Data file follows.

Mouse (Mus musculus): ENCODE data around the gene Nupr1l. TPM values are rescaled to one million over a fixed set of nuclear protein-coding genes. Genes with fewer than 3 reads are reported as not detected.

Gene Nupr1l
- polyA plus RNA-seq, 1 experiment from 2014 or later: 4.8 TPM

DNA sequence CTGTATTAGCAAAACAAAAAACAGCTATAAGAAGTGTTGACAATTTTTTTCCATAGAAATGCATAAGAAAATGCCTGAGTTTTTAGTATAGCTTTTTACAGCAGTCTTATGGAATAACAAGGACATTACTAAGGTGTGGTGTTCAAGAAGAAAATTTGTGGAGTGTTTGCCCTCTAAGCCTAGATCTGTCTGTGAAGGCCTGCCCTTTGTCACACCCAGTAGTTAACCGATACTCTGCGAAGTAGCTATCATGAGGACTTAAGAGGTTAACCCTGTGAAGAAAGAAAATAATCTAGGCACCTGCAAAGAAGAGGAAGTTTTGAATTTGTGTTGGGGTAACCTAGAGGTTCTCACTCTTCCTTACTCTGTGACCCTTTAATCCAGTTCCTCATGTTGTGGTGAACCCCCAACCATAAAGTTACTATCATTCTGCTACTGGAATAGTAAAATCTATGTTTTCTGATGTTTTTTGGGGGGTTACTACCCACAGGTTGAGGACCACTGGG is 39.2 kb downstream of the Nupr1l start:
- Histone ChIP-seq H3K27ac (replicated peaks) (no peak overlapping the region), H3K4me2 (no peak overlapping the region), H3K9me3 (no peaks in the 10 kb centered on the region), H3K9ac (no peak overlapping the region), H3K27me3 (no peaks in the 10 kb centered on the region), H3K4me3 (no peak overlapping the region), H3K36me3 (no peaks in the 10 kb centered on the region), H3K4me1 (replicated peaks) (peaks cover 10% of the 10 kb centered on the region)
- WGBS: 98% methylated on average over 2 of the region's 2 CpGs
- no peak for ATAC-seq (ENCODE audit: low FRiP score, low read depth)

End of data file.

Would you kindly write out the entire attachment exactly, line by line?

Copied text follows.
Mouse (Mus musculus): ENCODE data around the gene Nupr1l. TPM values are rescaled to one million over a fixed set of nuclear protein-coding genes. Genes with fewer than 3 reads are reported as not detected.

Gene Nupr1l
- polyA plus RNA-seq, 1 experiment from 2014 or later: 4.8 TPM

DNA sequence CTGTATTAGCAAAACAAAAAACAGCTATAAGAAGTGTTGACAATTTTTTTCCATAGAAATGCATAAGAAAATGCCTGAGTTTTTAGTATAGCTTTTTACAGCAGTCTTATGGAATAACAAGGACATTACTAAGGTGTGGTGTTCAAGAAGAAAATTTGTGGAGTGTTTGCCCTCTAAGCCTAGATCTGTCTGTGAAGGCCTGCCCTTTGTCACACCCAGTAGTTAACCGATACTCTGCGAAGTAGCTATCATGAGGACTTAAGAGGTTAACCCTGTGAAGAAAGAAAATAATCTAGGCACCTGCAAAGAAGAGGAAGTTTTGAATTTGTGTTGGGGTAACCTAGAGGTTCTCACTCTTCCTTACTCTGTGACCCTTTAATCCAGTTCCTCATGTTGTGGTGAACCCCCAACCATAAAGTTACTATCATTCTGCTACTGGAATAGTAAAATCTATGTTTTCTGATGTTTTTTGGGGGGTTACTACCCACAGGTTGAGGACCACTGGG is 39.2 kb downstream of the Nupr1l start:
- Histone ChIP-seq H3K27ac (replicated peaks) (no peak overlapping the region), H3K4me2 (no peak overlapping the region), H3K9me3 (no peaks in the 10 kb centered on the region), H3K9ac (no peak overlapping the region), H3K27me3 (no peaks in the 10 kb centered on the region), H3K4me3 (no peak overlapping the region), H3K36me3 (no peaks in the 10 kb centered on the region), H3K4me1 (replicated peaks) (peaks cover 10% of the 10 kb centered on the region)
- WGBS: 98% methylated on average over 2 of the region's 2 CpGs
- no peak for ATAC-seq (ENCODE audit: low FRiP score, low read depth)